Original Issue Discount (OID) is when a bond is issued at a price below its par value, meaning the amount you receive back when the bond matures. Generally it is talked about in regards to taxes on zero coupon bonds. Zero coupon bonds do not pay interest. Instead, they are issued at a discount to their face value, and the interest earned over the life of the bond is paid out all at once when the bond matures. While the interest is paid out all at once when the bond matures, the IRS requires you to account for the interest as if it was paid out over the life of the bond. This is where the original issue discount comes into play.
Most other types of bonds are issued at a price which is the same as their par value. There are exceptions however, where a bond is issued at a discount and pays a coupon interest payment as well. For this type of OID bond, you must account for both the portion of the original issue discount that is attributable to a specific tax year, and the coupon interest payments that were made during that time.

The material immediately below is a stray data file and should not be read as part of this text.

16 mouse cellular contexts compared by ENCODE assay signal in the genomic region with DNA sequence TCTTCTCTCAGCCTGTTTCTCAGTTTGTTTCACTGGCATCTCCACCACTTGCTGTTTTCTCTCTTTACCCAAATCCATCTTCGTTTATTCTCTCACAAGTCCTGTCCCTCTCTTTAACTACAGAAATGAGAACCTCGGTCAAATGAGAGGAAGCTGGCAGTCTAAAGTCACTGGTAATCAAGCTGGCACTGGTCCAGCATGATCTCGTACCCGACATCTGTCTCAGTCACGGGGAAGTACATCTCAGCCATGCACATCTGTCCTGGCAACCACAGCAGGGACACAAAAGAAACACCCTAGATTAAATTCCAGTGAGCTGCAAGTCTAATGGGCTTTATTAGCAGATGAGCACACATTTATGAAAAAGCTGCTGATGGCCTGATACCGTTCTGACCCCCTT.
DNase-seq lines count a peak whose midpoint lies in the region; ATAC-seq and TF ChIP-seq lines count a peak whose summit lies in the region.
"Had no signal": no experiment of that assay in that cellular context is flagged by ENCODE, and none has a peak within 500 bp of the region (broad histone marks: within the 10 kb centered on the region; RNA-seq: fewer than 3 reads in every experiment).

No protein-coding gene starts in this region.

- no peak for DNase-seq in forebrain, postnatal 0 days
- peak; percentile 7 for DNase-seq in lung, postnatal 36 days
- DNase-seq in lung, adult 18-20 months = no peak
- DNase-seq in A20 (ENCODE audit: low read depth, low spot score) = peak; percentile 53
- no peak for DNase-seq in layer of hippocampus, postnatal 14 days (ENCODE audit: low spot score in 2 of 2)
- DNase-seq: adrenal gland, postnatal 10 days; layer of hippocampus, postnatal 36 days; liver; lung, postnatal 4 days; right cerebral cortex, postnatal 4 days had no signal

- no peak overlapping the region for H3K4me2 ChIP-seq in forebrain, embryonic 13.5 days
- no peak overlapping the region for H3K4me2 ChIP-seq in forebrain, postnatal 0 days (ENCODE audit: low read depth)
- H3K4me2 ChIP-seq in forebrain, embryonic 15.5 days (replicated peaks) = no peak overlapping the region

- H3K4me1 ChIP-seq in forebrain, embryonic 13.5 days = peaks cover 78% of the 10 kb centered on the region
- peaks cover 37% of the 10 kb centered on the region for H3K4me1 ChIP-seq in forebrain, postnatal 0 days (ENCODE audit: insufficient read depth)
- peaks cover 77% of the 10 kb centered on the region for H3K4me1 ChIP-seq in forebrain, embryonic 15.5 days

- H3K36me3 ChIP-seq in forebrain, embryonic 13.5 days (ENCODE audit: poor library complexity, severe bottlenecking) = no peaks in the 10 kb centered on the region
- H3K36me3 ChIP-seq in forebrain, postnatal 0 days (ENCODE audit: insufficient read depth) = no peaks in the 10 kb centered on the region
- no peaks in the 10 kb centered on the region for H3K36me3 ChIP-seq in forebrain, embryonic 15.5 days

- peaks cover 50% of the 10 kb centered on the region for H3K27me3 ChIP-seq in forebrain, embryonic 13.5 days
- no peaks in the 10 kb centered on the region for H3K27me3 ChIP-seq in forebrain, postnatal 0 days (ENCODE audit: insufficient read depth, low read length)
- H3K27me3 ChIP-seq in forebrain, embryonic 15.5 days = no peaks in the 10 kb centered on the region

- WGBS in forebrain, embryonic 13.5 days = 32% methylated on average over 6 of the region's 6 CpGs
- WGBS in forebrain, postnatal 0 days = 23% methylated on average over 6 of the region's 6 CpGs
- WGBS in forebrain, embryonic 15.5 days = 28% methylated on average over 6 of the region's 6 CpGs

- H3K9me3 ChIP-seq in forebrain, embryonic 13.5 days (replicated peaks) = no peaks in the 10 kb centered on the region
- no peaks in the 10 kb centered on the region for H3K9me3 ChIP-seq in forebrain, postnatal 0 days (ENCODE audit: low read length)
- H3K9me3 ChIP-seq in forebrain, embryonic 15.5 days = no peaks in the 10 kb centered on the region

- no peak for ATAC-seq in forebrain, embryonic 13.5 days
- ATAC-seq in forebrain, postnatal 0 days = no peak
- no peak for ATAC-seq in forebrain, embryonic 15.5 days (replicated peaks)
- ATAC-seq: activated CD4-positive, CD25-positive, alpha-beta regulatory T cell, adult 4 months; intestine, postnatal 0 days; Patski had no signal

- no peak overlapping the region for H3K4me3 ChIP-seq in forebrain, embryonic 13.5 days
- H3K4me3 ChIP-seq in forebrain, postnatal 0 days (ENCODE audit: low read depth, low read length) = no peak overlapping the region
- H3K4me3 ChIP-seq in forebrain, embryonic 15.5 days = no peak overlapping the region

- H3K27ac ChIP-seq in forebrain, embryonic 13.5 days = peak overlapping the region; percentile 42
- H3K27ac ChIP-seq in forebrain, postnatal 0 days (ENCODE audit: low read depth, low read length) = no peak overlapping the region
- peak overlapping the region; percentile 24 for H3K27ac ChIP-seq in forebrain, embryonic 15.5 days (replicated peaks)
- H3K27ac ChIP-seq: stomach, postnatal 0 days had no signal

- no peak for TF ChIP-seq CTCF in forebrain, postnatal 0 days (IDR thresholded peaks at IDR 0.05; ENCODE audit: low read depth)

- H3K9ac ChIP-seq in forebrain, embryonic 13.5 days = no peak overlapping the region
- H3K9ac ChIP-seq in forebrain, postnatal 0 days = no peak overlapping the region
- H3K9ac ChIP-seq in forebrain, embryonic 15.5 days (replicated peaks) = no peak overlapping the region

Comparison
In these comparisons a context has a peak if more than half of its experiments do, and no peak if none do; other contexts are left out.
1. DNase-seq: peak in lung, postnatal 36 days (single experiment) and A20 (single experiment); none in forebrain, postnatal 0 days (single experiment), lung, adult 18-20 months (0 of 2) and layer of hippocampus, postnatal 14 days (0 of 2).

Accounting for Original Issue Discount
With original issue discount bonds that are bought in the primary market when they are originally issued and held to maturity, this process is relatively straightforward. Where things get complicated is when an OID bond is bought in the secondary market after it is issued, and/or not held until maturity. In these cases there are 3 potential tax liabilities:
- The interest attributable to the bond’s original issue discount.
- The coupon interest payment made on the bond (if any).
- Any capital gain or loss that is made on the bond during the time in which it is held.
If the amount of the original issue discount is small enough, then the IRS allows you to treat it as a capital gain instead of interest. This is something which is known as the De Minimus Rule, which you can learn more about here.
For the definition and explanation of more bond related words visit the Learn Bonds glossary where we give the meaning of many additional terms.